Oracle Launches Data-Services Unit

Company Aims to Compete With Salesforce, Microsoft and Others in Race to Connect Data Dots

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Omar Tawakol
Omar Tawakol

Oracle wants to connect all of our digital identifiers -- from our Twitter handles to our email addresses and review logins -- and the mission is core to a new-business unit within the firm. Oracle Data Cloud combines Oracle acquisitions including digital cookie data firm BlueKai with elements of other marketing-services companies purchased in recent years including Responsys, Eloqua and social firms Collective Intellect and Involver.

Its new offerings make BlueKai's third-party ad data, proprietary internal information and social data accessible through a client's technology of choice. The launch signifies Oracle's ongoing aim to popularize the concept of "Data as a Service" or DaaS, a play on the SaaS or Software as a Service acronym.

The idea is for clients to configure and access data sets as needed using the cloud-based applications they already use. The service and related data will be sold by subscription or through a pay-per-use model.

In its ongoing battles with competitors such as Salesforce, Microsoft and newer entries into the marketing services space like Acxiom, Oracle intends for its data services to be used by a variety of groups within a business enterprise. Customer service staff might access social data "and notice there's a trending topic about them for one of their products," then they might "respond and let them know how they use it," said Omar Tawakol, general manager and group VP, Oracle Data Cloud. Mr. Tawakol was previously CEO of BlueKai, which was acquired by Oracle in February.

Another use: Clients might search for and analyze discussion themes bubbling up in internal company chat logs. Or, people on the marketing team might tap BlueKai cookies to help target digital ad campaigns.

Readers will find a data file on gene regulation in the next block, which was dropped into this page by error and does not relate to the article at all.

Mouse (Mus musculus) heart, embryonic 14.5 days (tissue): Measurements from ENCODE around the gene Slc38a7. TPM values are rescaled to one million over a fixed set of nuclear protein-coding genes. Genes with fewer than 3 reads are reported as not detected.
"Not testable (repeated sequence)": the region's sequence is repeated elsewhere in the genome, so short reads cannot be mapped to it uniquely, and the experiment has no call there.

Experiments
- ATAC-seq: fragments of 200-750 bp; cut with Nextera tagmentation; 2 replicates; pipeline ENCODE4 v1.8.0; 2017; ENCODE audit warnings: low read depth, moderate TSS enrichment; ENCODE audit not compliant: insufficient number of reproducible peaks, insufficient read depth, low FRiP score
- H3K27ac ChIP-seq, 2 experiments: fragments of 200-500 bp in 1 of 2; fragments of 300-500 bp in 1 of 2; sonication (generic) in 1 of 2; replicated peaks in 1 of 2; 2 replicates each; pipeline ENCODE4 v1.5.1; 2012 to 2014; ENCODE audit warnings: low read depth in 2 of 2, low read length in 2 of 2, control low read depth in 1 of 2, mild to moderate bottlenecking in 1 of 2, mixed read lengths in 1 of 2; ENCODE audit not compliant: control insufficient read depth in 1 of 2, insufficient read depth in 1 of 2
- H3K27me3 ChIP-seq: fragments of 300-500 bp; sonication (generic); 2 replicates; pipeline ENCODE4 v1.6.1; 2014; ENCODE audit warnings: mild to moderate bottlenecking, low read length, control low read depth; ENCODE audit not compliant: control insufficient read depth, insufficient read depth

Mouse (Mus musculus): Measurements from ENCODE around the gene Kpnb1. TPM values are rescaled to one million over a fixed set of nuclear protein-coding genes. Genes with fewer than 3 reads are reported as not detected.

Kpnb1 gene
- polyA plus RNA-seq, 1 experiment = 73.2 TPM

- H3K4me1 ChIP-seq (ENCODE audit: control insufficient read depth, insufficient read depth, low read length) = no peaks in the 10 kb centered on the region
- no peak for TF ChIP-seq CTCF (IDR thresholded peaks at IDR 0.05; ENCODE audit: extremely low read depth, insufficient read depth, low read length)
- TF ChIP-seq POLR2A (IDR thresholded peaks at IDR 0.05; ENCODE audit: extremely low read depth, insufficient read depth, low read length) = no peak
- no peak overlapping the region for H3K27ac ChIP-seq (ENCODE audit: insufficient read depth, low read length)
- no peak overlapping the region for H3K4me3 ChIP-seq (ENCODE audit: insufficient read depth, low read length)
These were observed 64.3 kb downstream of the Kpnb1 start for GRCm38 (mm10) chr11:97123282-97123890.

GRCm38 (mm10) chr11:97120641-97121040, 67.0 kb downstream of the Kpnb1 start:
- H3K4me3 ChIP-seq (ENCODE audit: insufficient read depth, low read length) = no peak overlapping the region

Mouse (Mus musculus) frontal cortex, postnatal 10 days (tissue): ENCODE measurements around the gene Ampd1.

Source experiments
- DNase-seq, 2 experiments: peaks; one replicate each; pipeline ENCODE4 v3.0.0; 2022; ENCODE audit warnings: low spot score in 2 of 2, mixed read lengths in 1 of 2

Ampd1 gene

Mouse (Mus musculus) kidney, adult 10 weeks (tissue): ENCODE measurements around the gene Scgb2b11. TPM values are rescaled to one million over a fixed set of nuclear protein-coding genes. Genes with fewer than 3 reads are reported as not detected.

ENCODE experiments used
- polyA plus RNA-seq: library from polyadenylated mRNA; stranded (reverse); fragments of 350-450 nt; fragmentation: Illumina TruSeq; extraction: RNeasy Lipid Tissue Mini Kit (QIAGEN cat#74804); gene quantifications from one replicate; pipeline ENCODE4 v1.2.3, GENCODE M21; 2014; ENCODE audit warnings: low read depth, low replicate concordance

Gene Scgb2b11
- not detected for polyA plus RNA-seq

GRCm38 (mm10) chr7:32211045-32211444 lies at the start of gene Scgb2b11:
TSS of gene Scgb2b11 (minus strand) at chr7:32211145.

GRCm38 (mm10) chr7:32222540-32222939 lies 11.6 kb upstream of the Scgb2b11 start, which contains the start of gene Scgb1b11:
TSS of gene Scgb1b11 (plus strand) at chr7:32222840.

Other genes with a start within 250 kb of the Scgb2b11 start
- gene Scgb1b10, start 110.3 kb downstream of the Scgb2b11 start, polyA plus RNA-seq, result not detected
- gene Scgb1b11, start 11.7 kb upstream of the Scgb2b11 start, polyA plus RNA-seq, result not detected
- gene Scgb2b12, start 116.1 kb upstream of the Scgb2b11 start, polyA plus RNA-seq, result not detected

The BlueKai cookies are a linchpin for the other disparate data points associated with people, but otherwise disconnected in a variety of databases. Many of those data points enhancing user profiles were derived through social handles obtained by Oracle through social-media acquisitions Collective Intellect and Involver. Now the company is attempting to join all of the information through what it calls "an identity map."

"Building this I.D. map is super interesting and very hard and actually takes years," said Mr. Tawakol. "This is a race that's going to happen for many years."

Following the revelations of National Security Agency surveillance last year, U.S. firms providing cloud-data storage services have experienced backlash from overseas companies concerned that the U.S. government could spy on their data if they use U.S. data services. Mr. Tawakol said the NSA program has had limited impact on Oracle's business.

"I don't see a day-to-day impact; we do see a bit of confusion," he said. "It's a a bit ironic that the government response is…because government is now doing these things we have to now regulate industry."

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